Bessie Griffin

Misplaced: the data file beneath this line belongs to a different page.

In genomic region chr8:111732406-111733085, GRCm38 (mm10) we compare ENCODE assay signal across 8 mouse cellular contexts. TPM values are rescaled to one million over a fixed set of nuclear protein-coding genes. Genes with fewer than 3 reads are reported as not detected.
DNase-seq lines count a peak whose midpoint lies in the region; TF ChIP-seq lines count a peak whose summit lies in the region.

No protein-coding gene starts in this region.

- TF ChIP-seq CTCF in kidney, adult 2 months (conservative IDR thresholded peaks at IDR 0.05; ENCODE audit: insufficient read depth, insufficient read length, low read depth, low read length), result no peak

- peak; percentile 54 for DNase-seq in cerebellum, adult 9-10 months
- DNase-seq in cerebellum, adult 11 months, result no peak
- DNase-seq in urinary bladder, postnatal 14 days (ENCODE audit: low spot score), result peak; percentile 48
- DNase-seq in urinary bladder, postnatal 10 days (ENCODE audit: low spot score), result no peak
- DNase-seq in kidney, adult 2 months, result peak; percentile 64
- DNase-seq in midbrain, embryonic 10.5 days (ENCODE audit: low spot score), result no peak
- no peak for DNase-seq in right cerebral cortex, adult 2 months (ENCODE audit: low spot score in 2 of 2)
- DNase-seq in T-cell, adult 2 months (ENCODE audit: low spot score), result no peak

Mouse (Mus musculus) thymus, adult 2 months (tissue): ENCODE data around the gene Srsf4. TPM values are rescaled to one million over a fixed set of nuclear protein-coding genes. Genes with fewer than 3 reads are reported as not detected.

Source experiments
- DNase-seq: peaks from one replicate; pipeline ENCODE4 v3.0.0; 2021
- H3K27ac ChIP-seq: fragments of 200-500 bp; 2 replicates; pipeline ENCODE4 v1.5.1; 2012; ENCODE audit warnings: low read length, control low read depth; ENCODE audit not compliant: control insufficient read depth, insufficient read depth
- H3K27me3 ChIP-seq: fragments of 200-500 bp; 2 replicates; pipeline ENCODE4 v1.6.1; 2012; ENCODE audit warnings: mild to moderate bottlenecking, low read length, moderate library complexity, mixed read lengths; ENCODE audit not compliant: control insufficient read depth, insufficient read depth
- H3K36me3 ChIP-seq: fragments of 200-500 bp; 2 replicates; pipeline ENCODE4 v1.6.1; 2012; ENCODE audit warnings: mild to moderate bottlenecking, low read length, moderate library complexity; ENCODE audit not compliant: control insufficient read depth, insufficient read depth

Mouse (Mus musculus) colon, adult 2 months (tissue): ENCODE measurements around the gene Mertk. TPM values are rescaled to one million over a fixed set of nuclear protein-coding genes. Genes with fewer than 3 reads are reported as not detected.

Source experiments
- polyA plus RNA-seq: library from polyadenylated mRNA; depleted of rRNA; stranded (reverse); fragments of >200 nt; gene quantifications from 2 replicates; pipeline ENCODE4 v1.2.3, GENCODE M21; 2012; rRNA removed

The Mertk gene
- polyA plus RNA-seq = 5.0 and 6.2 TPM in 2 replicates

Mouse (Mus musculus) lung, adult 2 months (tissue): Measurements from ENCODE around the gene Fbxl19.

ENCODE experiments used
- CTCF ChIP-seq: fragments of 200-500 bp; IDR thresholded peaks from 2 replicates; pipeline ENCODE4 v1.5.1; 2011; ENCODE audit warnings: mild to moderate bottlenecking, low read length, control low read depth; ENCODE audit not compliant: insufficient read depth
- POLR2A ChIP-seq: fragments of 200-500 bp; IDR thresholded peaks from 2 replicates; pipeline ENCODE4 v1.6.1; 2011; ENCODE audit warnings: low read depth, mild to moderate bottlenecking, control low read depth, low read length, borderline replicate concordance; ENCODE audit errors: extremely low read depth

Bessie Griffin (July 6, 1922 – April 10, 1989) was an African American gospel singer. Born Arlette B. Broil in New Orleans, Louisiana, she was steeped in church music as a child. She sang for a while with the Southern Harps, had her own radio show in New Orleans, and later appeared in night clubs, on Broadway and in 1962 on the Ed Sullivan Show. Griffin performed briefly with Queen of Gospel Albertina Walker & The Caravans in 1953 but spent most of her career as a solo artist. While often compared to Mahalia Jackson, Griffin had a lighter contralto that allowed her to achieve more vocal pyrotechnics --- holding a note for long periods of time, continuing a song for as long as twenty minutes and ranging through three octaves. Griffin began her known recording career with the Gospel Consolators, an a'capella group in New Orleans, in the late 1940's. They issued several 78 rpm shellac records with her billed as lead vocalist. She later recorded several singles on various labels. After moving to Chicago in the early 1950's, she recorded briefly with the Caravans gospel group led by Albertina Walker. After moving to Los Angeles she was signed by Art Rupe of the Specialty label. After collaboration with Robert Bumps Blackwell, she recorded an album on the Decca label with an orchestra: It Takes A Lot of Love; Portraits in Bronze on the Liberty label, and joined the lucrative night club circuit singing and recording gospel albums in night clubs in the 1960's. She recorded a sol...

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